Retail round up - The Sunday papers
The Sunday Telegraph
JJB has asked the Financial Services Authority (FSA) to investigate what it believes was a "malicious" attempt to scupper its £100m rights issue. Herbert Smith, the City law firm, has compiled a dossier on behalf of the retailer which it will hand to the regulator as early as Monday. On Friday, JJB was forced to delay a £100m rights issue as rumours about the financial affairs of Sir David Jones, JJB's executive chairman, circulated the City. Sir David vehemently denies the claims. JJB shares fell as a number of major shareholders, thought to include Schroders and Tosca Fund, refused to back the fund-raising until the rumours were investigated by the board. Full article here.
Profit warnings issued by British companies fell to a six-year low in the third quarter, but Ernst & Young (E&Y) has warned the lagging consequences of a deep recession are likely to hurt companies into 2010. A report by the accountant said the number of warnings, which are issued to correct market expectations of financial performance, fell to 52 in the three months from July to September – 53pc lower than the same period a year ago and 17pc fewer than the second quarter. It compared favourably with an average of 100 warnings between the onset of the crisis at the end of 2007 and the beginning of this year. However, E&Y said the figures were less positive than they seemed because as the downturn had progressed, companies had set expectations at low levels, and were therefore not finding it necessary to guide analysts' expectations down at a later date. Full article here.
Punch Taverns is expected to write down the value of its real estate by as much as 10pc - around £600m - as declining earnings drag down the value of some of its assets. Britain's biggest pub landlord is set to report a significant drop in profits this week, but it won't be an entirely bleak picture. Punch is also likely to report more good news on debt reduction, after paying back around £1bn by August.Pubs which are still trading are valued on their income stream, and Punch has reported an 11pc fall in like-for-like earnings at its leased pubs over the year.Underperforming sites which have been put on the market are valued at their estimated sale price. Some analysts are forecasting an impairment charge of as much as 10pc. Punch's property, plant and equipment was worth £6.27bn at the end of the previous financial year, and £6.06bn at the end of the half year in March. Full article here.
The Sunday Times
Gatwick Airport could change hands within the next few days as BAA edges closer to a deal to sell it to an investment fund. The new owner and operator of the airport will be Global Infrastructure Partners (GIP), a joint venture between Credit Suisse, the investment bank, and General Electric, the American industrial and financial-services conglomerate. GIP owns and runs London City airport. The two sides have been in talks since last year, when BAA put Gatwick up for auction ahead of a Competition Commission ruling that would have forced it to sell Gatwick and other airports. Rival bidders dropped out in May, and BAA appeared to put the sale on the backburner while it challenged the commission’s verdict. Full article here.
J Sainsbury is upping the ante in its battle with rival Tesco to sell shoppers credit cards, insurance and savings accounts. The supermarket giant, led by Justin King, has launched a huge financial-services marketing blitz, featuring a prime-time television campaign offering shoppers extra reward points on their loyalty cards for two years if they sign up for selected financial products. Reward points can then be converted into discounts on grocery bills — equivalent to 1% off every shop — or swapped for treats such as cinema tickets or days out. The promotion centres on home and pet insurance, an Easy Saver account and a credit card. Shoppers will get double reward points on their Nectar card — in store, online and in petrol stations — if they join. Full article here.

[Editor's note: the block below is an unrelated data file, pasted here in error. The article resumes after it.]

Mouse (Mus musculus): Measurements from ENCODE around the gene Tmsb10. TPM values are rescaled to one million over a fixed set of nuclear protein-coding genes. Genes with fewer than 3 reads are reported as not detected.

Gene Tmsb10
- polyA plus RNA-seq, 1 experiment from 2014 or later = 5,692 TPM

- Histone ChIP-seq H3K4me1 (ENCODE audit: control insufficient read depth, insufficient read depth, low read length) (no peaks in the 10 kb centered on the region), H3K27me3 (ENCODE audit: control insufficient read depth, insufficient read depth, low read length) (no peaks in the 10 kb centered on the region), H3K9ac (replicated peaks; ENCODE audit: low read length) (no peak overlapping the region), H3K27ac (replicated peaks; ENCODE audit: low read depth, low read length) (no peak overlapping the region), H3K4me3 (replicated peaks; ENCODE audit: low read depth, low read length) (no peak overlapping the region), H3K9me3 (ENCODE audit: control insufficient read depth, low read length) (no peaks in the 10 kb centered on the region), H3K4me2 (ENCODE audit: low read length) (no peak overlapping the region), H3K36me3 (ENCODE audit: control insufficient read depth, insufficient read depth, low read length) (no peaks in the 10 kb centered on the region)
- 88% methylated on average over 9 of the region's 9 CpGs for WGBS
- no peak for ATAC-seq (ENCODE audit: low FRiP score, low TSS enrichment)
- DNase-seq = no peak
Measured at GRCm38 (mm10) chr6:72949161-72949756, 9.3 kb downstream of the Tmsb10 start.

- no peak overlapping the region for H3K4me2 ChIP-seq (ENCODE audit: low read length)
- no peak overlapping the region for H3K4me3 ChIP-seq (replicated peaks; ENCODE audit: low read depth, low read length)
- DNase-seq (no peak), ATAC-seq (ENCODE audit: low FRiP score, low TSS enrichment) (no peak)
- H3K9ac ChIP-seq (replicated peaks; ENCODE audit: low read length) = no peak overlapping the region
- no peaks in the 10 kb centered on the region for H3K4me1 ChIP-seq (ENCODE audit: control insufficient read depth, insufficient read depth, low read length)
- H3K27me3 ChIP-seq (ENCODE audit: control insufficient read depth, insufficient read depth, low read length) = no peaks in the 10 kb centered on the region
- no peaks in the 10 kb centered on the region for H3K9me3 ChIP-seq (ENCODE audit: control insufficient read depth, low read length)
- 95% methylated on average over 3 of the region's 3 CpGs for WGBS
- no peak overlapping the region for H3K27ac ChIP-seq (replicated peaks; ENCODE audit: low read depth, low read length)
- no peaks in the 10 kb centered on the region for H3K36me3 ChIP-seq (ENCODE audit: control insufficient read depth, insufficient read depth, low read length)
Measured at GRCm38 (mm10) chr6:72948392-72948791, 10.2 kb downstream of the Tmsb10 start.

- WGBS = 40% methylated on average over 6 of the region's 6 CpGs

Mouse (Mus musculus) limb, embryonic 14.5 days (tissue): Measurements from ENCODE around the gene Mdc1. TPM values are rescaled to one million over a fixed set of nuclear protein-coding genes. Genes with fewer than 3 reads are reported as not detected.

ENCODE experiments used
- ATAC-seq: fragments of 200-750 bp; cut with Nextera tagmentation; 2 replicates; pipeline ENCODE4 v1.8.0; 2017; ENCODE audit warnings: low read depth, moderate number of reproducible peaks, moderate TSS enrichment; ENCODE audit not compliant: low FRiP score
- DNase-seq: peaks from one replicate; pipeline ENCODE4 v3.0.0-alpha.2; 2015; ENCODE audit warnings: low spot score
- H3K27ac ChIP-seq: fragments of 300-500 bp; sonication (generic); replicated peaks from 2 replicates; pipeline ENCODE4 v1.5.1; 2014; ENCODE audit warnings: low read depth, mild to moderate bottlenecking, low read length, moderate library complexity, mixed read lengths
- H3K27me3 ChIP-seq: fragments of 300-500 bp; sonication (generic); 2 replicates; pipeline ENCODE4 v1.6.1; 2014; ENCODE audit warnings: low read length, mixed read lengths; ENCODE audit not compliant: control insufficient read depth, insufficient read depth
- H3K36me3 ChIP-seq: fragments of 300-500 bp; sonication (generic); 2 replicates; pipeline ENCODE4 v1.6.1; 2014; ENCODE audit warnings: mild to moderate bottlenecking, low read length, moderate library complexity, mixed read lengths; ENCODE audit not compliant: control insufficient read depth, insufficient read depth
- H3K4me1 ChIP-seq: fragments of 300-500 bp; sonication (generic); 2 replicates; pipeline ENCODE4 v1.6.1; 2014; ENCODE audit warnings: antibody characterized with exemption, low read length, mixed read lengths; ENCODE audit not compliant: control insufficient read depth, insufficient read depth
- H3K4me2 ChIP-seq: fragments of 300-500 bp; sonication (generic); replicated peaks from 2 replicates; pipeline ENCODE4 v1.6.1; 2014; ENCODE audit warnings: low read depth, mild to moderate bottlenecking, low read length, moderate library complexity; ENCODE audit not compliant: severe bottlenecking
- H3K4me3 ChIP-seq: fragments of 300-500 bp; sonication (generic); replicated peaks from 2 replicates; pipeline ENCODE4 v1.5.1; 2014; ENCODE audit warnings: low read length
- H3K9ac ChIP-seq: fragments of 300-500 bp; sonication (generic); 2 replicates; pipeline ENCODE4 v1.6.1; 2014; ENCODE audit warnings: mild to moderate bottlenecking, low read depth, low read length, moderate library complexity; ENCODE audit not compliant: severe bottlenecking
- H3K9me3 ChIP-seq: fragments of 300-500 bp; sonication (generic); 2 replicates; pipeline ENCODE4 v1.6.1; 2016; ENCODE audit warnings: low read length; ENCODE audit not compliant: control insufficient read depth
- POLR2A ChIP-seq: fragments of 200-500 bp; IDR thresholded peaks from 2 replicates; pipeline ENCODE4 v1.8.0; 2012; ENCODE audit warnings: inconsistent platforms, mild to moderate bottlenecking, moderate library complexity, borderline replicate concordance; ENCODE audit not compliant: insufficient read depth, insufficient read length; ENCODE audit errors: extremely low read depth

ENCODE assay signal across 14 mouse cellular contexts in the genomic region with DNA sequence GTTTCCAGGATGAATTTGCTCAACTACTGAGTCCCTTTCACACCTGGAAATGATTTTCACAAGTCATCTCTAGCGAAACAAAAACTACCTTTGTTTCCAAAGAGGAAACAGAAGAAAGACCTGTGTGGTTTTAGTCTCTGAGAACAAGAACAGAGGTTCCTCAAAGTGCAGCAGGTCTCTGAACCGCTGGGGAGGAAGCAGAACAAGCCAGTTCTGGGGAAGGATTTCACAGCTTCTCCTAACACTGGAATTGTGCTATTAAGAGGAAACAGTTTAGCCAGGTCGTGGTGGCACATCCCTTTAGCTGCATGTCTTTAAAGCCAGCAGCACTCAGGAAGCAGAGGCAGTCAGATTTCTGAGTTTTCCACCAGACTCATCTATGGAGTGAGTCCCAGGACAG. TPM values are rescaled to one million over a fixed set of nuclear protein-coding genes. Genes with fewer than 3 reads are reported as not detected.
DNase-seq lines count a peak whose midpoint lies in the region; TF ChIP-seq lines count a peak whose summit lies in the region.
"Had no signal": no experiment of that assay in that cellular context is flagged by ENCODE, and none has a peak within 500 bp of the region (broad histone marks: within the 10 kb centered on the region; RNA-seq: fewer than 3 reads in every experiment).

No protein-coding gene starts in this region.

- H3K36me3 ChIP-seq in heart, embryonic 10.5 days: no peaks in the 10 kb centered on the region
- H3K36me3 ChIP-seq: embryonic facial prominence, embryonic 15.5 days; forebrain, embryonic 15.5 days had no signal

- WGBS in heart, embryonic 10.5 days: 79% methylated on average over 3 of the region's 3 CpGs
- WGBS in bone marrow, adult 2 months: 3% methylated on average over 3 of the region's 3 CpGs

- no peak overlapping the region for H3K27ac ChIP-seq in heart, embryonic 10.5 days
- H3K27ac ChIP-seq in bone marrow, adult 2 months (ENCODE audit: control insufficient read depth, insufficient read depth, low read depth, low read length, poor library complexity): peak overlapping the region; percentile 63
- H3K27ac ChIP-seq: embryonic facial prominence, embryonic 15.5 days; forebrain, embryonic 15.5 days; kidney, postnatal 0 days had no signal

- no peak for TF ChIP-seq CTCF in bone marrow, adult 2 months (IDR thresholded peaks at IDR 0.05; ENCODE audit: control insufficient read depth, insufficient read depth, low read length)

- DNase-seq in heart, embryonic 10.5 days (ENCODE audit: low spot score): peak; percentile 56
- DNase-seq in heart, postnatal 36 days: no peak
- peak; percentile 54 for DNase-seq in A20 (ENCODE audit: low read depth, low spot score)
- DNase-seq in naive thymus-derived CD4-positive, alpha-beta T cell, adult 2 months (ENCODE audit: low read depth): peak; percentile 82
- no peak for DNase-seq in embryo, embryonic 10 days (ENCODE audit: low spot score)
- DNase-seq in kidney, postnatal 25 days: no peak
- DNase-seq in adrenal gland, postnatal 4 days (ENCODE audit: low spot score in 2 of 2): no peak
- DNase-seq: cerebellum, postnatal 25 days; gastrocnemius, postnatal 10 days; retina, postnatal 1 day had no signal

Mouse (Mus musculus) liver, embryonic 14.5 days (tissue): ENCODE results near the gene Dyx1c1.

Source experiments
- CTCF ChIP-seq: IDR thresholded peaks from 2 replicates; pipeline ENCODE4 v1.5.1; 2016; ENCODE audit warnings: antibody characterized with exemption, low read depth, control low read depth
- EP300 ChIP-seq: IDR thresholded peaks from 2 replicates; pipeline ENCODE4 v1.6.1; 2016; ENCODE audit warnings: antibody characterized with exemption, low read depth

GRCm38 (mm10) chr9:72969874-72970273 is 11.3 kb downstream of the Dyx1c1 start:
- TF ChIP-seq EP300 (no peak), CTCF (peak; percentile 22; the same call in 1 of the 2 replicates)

About 80 leading retail analysts and investors will gather in west London this week for an update on Marks & Spencer's progress and plans. The event, which is being hosted at a fake store in White City used for staff training and testing new store layouts, is described by one analyst invited as "a bit of a marathon". It starts at midday and includes an afternoon seminar and dinner with senior executives. Investors will be given presentations from clothing head Kate Bostock, finance director Ian Dyson and food boss John Dixon, regarded as the internal candidates for the post of chief executive next year when executive chairman Sir Stuart Rose moves to a non-executive role next year. Investors are known to favour an external appointment, while Rose – who recently said the trio's presentations would be like an "M&S has got talent" contest – is thought to prefer one of his lieutenants.
The Independent on Sunday
Steve Johnson, the chief executive of Woolworths when it collapsed last year, has been approached by advisers to JJB about becoming the struggling sports retailer's chief executive. It's believed that Lazard, which advises JJB, has spoken to Mr Johnson about taking over at the helm of the chain, which is currently without a chief executive after the acrimonious exit of Chris Ronnie earlier in the year. On Friday, JJB was forced to postpone a £100m rights issue after investors in the firm, believed to be Schroders and Toscafund, raised concerns about the financial dealings of the company's chair, Sir David Jones. Earlier in the day the UK Listing Authority held up the cash call over what was described as a "mystery accounting issue".Full article here.
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